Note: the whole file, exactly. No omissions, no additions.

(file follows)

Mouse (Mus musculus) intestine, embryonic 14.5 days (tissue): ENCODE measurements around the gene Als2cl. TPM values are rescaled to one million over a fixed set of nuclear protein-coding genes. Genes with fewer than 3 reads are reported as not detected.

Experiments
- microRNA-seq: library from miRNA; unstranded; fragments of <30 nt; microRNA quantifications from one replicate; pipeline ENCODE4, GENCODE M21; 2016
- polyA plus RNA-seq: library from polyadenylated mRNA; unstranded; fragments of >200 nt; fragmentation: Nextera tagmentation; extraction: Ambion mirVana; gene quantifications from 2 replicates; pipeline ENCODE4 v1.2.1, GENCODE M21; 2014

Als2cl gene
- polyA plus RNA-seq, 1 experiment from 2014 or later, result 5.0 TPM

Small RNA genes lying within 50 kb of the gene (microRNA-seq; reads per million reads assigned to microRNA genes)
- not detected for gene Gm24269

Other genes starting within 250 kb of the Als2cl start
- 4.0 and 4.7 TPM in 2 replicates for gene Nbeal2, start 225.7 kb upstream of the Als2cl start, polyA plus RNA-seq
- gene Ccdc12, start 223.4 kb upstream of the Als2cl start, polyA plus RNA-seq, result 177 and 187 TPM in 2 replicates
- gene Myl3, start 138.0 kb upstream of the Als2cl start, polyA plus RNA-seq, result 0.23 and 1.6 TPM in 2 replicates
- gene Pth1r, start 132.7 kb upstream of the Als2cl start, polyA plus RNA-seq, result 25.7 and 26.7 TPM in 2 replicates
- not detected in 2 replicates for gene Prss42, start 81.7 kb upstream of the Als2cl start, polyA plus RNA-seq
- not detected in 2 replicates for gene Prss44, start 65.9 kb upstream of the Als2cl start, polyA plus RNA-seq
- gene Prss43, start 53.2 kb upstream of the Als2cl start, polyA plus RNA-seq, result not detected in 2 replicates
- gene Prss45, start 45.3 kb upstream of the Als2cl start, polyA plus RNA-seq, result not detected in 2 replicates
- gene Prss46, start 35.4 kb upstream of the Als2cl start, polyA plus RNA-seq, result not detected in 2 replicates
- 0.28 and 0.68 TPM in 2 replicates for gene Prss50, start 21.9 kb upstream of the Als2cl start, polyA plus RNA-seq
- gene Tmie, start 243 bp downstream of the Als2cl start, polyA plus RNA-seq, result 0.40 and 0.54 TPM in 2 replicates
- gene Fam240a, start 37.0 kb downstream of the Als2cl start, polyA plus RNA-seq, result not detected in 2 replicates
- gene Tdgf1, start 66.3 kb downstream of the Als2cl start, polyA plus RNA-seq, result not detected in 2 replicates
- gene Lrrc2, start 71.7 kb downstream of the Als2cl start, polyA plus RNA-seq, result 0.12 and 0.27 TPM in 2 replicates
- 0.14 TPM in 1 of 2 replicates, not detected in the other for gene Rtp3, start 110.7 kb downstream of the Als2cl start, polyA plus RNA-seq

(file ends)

Mouse (Mus musculus) intestine, embryonic 14.5 days (tissue): ENCODE measurements around the gene Als2cl. TPM values are rescaled to one million over a fixed set of nuclear protein-coding genes. Genes with fewer than 3 reads are reported as not detected.

Experiments
- microRNA-seq: library from miRNA; unstranded; fragments of <30 nt; microRNA quantifications from one replicate; pipeline ENCODE4, GENCODE M21; 2016
- polyA plus RNA-seq: library from polyadenylated mRNA; unstranded; fragments of >200 nt; fragmentation: Nextera tagmentation; extraction: Ambion mirVana; gene quantifications from 2 replicates; pipeline ENCODE4 v1.2.1, GENCODE M21; 2014

Als2cl gene
- polyA plus RNA-seq, 1 experiment from 2014 or later, result 5.0 TPM

Small RNA genes lying within 50 kb of the gene (microRNA-seq; reads per million reads assigned to microRNA genes)
- not detected for gene Gm24269

Other genes starting within 250 kb of the Als2cl start
- 4.0 and 4.7 TPM in 2 replicates for gene Nbeal2, start 225.7 kb upstream of the Als2cl start, polyA plus RNA-seq
- gene Ccdc12, start 223.4 kb upstream of the Als2cl start, polyA plus RNA-seq, result 177 and 187 TPM in 2 replicates
- gene Myl3, start 138.0 kb upstream of the Als2cl start, polyA plus RNA-seq, result 0.23 and 1.6 TPM in 2 replicates
- gene Pth1r, start 132.7 kb upstream of the Als2cl start, polyA plus RNA-seq, result 25.7 and 26.7 TPM in 2 replicates
- not detected in 2 replicates for gene Prss42, start 81.7 kb upstream of the Als2cl start, polyA plus RNA-seq
- not detected in 2 replicates for gene Prss44, start 65.9 kb upstream of the Als2cl start, polyA plus RNA-seq
- gene Prss43, start 53.2 kb upstream of the Als2cl start, polyA plus RNA-seq, result not detected in 2 replicates
- gene Prss45, start 45.3 kb upstream of the Als2cl start, polyA plus RNA-seq, result not detected in 2 replicates
- gene Prss46, start 35.4 kb upstream of the Als2cl start, polyA plus RNA-seq, result not detected in 2 replicates
- 0.28 and 0.68 TPM in 2 replicates for gene Prss50, start 21.9 kb upstream of the Als2cl start, polyA plus RNA-seq
- gene Tmie, start 243 bp downstream of the Als2cl start, polyA plus RNA-seq, result 0.40 and 0.54 TPM in 2 replicates
- gene Fam240a, start 37.0 kb downstream of the Als2cl start, polyA plus RNA-seq, result not detected in 2 replicates
- gene Tdgf1, start 66.3 kb downstream of the Als2cl start, polyA plus RNA-seq, result not detected in 2 replicates
- gene Lrrc2, start 71.7 kb downstream of the Als2cl start, polyA plus RNA-seq, result 0.12 and 0.27 TPM in 2 replicates
- 0.14 TPM in 1 of 2 replicates, not detected in the other for gene Rtp3, start 110.7 kb downstream of the Als2cl start, polyA plus RNA-seq